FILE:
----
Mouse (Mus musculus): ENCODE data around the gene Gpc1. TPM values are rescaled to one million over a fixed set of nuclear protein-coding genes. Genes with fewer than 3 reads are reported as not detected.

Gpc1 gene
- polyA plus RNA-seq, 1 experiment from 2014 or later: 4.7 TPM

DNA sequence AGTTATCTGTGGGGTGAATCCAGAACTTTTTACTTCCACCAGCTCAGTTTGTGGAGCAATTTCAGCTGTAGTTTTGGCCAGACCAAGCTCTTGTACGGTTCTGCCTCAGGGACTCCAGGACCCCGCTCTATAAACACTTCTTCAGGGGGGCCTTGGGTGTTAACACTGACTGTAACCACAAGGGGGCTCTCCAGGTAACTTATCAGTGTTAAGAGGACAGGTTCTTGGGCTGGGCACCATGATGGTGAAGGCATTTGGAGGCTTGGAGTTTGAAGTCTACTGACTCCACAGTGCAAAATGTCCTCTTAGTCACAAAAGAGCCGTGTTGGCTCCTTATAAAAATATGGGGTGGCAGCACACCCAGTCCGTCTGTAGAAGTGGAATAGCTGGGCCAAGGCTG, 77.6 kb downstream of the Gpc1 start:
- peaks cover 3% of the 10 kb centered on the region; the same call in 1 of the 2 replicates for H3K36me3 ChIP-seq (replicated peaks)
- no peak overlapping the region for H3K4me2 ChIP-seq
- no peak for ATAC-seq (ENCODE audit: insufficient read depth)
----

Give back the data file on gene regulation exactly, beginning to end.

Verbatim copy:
Mouse (Mus musculus): ENCODE data around the gene Gpc1. TPM values are rescaled to one million over a fixed set of nuclear protein-coding genes. Genes with fewer than 3 reads are reported as not detected.

Gpc1 gene
- polyA plus RNA-seq, 1 experiment from 2014 or later: 4.7 TPM

DNA sequence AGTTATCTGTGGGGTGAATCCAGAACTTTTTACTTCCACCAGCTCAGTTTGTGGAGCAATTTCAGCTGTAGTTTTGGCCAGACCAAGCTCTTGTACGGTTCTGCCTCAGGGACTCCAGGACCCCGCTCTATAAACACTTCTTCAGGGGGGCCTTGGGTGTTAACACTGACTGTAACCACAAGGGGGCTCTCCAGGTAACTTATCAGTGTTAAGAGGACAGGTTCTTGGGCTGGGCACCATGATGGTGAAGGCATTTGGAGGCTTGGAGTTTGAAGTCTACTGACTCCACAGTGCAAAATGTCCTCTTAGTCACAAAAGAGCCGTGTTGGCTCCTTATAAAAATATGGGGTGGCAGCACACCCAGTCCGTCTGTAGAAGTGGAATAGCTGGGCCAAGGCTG, 77.6 kb downstream of the Gpc1 start:
- peaks cover 3% of the 10 kb centered on the region; the same call in 1 of the 2 replicates for H3K36me3 ChIP-seq (replicated peaks)
- no peak overlapping the region for H3K4me2 ChIP-seq
- no peak for ATAC-seq (ENCODE audit: insufficient read depth)